Montana, like several other states, now allows the recreational use of marijuana. Like alcohol, recreational use can lead to overuse, and when combined with driving a motor vehicle, can lead to an arrest for driving under the influence of a drug – marijuana.
DUI or Driving Under the Influence covers absolutely everything from alcohol to illicit drugs and prescription drugs, as well as combinations of all. So – a DUI is not just an alcohol and driving prohibition, it prohibits driving under the influence of drugs as well. But there is a key difference – the training the police need.
Are there sobriety tests for marijuana?
Everyone has seen Standardized Field Sobriety Tests of some kind. Whether it is the finger in front of the eye or the walking on a line test. However, most do not know that all current Standardized Field Sobriety Tests that have been validated by the NHTSA and are required training for all police in the United States are based solely on alcohol results, not drugs. The Standardized Field Sobriety Test battery has no scientific testing or correlation to any drug effects, including marijuana.
What do the cops do if you are under the influence of marijuana?
First, they will continue to run you through the SFSTs for alcohol. Why? Because they haven’t been trained to do anything else. There are some law enforcement officers that have more than standard training and have some experience trying to determine if someone is under the influence of a drug and not alcohol. These officers are known as DREs or Drug Recognition Experts. There are very few DREs in most jurisdictions, and their evaluation doesn’t actually tell what drug someone is under the influence of, nor in what quantity. It’s a guess really.
The only scientific test to determine if someone is under the influence of marijuana is a blood test. Blood can be tested to determine if active THC amounts are in the blood as well as several types of THC metabolites which would indicate prior use and no active THC in the system. People often ask our attorneys if there are any roadside tests to determine marijuana influence, and the short answer is no, there aren’t. Beta programs are being developed to try to measure the accuracy of some portable marijuana testing machines, but to date, none have been approved for use by all law enforcement. Thus, the only way for police to actually prove a Marijuana DUI is through a blood test.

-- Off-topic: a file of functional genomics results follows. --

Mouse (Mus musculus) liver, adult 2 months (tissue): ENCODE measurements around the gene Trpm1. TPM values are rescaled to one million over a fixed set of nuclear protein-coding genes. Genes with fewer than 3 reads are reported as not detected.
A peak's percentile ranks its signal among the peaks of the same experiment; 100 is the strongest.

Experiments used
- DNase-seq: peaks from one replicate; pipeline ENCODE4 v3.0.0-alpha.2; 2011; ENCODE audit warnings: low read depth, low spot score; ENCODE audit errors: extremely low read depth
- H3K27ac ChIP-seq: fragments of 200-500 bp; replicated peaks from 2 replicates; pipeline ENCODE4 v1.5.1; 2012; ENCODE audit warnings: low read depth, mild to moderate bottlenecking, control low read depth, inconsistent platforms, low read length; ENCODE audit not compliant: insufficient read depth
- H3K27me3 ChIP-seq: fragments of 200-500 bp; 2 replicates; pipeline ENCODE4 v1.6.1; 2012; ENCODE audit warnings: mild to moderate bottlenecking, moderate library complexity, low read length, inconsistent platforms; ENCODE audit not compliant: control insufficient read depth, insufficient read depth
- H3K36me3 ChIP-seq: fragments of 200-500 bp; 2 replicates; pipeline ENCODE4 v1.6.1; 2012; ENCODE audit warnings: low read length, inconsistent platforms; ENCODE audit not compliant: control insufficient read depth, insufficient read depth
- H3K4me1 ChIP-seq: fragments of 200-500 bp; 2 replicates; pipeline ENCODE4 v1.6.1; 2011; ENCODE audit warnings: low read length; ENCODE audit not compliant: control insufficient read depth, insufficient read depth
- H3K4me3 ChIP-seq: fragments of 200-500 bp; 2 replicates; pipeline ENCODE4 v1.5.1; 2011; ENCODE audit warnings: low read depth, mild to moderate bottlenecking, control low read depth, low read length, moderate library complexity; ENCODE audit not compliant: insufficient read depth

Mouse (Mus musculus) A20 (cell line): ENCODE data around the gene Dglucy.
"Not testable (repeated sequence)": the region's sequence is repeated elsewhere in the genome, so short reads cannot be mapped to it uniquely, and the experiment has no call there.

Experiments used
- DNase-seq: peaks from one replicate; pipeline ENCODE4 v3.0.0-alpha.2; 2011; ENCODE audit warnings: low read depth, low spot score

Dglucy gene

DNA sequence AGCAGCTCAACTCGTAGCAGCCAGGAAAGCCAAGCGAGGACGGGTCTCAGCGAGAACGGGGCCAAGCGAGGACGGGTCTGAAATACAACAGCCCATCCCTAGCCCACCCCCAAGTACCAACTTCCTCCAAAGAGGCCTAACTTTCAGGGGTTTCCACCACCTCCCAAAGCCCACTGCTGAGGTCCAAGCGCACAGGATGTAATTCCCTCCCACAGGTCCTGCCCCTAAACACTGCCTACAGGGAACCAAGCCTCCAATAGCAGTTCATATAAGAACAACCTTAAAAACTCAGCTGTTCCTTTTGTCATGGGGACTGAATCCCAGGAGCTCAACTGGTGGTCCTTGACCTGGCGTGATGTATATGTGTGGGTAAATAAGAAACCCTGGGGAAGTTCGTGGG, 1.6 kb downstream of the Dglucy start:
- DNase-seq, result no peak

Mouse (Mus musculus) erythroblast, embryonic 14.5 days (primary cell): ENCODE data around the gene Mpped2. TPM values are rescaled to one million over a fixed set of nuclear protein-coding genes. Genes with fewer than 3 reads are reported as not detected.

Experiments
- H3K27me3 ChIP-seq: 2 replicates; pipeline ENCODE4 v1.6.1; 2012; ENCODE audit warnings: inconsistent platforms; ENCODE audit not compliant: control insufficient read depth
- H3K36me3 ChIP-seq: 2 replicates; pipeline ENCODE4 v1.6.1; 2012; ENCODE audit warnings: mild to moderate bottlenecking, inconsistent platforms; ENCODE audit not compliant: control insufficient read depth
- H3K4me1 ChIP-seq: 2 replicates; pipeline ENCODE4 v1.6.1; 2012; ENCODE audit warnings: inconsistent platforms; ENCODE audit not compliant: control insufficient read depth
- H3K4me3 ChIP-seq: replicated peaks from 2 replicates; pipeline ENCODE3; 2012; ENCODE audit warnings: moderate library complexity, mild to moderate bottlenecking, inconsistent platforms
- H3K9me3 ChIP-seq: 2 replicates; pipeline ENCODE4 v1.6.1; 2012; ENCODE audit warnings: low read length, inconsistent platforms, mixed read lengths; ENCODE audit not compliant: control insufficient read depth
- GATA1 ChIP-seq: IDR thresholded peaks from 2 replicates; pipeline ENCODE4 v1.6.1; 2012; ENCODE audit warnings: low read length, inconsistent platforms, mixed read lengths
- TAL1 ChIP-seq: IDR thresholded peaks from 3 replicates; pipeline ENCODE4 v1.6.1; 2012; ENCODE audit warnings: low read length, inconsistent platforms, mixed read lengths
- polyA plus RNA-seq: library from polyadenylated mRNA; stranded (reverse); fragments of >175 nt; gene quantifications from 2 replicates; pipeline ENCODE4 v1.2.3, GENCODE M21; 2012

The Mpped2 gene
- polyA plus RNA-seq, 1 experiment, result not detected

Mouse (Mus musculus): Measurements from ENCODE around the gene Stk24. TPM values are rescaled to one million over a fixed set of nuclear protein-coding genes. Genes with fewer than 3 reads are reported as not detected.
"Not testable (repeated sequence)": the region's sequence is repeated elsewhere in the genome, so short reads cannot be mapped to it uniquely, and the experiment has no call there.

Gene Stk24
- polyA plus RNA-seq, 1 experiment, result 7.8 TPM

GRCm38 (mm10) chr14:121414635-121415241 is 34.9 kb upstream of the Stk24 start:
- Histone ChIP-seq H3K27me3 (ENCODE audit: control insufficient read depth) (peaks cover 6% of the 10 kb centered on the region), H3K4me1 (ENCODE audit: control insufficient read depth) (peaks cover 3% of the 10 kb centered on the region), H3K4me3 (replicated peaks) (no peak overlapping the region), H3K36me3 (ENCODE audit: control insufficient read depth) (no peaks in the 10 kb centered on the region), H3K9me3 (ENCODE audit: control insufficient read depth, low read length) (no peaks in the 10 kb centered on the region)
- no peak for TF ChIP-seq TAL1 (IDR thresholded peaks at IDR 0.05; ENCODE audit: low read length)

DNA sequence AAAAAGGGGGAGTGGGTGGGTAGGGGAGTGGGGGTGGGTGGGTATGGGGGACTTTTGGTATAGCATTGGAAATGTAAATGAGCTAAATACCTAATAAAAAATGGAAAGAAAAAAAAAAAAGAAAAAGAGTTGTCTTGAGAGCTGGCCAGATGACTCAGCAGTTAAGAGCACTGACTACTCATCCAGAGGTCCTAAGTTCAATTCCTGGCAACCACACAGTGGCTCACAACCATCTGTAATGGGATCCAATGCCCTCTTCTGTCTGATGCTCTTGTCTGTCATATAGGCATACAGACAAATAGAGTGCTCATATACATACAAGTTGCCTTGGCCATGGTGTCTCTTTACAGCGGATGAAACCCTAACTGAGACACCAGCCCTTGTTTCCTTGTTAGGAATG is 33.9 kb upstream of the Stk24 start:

How do the police get your blood for a blood test?
Well, you either voluntarily give it to them – called consent – or they need a search warrant to forcibly withdraw it from you. In Montana, anyone that doesn’t already have a DUI conviction on their record cannot have a search warrant issued to forcibly take their blood. That means, if you don’t voluntarily consent to give it to law enforcement, they can’t get it. If they can’t get it, then there will be no blood test. So, if the police ask you to voluntarily consent to a blood draw for testing purposes, say no! That is your legal right.
In the event you do have a DUI record, law enforcement will likely try to obtain a telephonic search warrant to obtain your blood. These are almost always granted. The officer will then take you to a hospital and have a medical tech use a specific blood test kit to take two vials of your blood. That blood will then be shipped to the crime lab for testing. Those results are used against you.
We are here to help!
Marijuana DUI will become a much more complex crime as use and enforcement evolve. Many, many procedural protocols are required for law enforcement to do all of these things correctly and not violate your rights of privacy. If they don’t follow the protocol correctly, you may be able to get evidence excluded, and that usually results in the case either being dismissed or a non-DUI reduction in charge. The Judnich Law Office has experienced attorneys that are educated and trained in these issues and are here to help you. If you have questions about a marijuana DUI charge in Montana contact us for a free consultation.
Marty is a former criminal prosecutor in the Cascade County Attorney’s Office and now uses that experience to defend those accused of crimes. A University of Montana School of Law graduate, Marty focuses his practice on personal injury and criminal defense and is a premier DUI defense attorney. He is also well versed in the insurance claims industry and has negotiated significant settlements with nearly every major insurance company.